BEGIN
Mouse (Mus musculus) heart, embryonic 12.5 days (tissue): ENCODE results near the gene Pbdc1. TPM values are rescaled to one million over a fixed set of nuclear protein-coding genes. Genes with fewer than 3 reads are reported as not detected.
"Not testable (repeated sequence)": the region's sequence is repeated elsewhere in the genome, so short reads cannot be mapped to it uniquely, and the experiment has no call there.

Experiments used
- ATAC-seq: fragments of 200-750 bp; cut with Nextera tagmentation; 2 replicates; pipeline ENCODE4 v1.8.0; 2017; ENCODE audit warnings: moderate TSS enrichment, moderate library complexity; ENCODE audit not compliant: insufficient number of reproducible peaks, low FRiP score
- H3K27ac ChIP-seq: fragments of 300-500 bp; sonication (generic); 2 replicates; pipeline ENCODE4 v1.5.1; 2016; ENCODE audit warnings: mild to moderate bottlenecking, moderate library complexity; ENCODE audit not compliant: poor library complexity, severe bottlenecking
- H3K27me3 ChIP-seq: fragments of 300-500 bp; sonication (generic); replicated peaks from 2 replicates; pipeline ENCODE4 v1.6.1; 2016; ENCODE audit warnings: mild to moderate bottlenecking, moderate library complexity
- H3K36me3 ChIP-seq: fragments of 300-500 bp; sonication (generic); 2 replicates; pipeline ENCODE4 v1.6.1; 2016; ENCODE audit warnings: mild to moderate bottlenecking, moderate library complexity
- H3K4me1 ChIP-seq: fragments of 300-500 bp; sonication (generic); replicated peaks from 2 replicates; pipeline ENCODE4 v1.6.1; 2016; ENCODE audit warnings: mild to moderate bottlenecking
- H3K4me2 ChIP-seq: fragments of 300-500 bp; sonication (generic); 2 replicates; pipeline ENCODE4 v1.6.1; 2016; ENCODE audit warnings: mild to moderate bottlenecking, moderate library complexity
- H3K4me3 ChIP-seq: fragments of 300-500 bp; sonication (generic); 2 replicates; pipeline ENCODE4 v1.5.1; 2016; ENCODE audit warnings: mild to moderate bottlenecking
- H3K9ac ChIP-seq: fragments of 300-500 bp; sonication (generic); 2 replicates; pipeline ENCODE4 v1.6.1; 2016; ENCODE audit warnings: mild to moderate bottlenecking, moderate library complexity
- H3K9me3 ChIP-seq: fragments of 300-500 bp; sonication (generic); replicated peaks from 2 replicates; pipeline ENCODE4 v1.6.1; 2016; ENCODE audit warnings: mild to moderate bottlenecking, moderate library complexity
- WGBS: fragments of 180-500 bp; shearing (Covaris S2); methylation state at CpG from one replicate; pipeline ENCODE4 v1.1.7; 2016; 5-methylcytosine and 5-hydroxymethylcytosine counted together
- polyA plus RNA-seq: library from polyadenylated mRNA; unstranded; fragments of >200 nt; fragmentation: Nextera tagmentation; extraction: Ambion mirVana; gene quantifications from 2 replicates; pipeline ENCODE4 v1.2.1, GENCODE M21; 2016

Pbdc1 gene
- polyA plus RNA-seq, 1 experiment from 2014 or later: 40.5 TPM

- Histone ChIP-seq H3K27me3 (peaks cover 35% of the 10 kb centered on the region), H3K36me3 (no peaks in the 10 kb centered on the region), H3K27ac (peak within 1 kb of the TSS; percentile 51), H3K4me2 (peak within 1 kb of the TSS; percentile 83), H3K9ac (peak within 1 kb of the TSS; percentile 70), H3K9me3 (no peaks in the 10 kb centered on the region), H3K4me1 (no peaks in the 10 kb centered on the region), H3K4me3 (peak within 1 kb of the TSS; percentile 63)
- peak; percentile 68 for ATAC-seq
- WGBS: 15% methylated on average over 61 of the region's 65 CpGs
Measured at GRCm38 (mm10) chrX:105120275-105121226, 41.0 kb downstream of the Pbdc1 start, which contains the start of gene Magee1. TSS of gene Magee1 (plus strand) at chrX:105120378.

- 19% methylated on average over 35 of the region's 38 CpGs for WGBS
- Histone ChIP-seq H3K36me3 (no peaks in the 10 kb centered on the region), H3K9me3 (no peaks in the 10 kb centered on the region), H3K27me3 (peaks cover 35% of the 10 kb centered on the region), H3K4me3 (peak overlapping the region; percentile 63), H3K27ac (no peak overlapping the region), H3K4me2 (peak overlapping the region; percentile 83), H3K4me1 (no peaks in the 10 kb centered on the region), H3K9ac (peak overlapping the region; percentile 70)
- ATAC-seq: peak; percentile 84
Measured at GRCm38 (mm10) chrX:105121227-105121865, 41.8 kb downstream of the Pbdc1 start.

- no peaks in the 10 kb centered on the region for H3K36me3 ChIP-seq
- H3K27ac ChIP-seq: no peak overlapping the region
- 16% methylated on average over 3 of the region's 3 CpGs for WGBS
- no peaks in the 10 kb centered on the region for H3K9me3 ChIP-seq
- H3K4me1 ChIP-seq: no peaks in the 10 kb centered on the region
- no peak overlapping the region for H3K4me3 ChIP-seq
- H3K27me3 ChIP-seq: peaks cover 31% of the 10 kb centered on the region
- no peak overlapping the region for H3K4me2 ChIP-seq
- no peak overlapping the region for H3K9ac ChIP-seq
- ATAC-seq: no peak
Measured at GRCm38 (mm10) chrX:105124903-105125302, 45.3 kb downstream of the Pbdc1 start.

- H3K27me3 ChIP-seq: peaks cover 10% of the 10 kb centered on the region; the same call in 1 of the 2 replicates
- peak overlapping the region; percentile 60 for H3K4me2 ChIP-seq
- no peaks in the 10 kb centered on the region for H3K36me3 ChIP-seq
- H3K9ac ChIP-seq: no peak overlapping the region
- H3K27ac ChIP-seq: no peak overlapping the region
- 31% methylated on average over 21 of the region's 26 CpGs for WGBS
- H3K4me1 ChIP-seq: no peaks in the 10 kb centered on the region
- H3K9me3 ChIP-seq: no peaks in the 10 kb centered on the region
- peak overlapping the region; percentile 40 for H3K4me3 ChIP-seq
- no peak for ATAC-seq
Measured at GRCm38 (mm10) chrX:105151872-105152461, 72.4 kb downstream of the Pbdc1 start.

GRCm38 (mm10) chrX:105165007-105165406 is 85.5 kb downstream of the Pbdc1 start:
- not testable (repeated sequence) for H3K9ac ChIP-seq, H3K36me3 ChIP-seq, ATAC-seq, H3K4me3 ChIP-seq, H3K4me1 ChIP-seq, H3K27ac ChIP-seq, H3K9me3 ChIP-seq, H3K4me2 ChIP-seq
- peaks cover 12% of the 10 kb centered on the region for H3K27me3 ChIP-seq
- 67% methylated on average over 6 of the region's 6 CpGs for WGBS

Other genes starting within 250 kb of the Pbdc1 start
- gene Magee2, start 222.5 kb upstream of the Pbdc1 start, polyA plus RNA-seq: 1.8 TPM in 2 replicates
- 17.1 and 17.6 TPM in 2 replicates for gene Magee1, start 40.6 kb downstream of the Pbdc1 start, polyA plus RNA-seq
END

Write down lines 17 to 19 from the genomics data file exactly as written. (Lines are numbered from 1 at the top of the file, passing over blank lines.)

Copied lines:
- Histone ChIP-seq H3K27me3 (peaks cover 35% of the 10 kb centered on the region), H3K36me3 (no peaks in the 10 kb centered on the region), H3K27ac (peak within 1 kb of the TSS; percentile 51), H3K4me2 (peak within 1 kb of the TSS; percentile 83), H3K9ac (peak within 1 kb of the TSS; percentile 70), H3K9me3 (no peaks in the 10 kb centered on the region), H3K4me1 (no peaks in the 10 kb centered on the region), H3K4me3 (peak within 1 kb of the TSS; percentile 63)
- peak; percentile 68 for ATAC-seq
- WGBS: 15% methylated on average over 61 of the region's 65 CpGs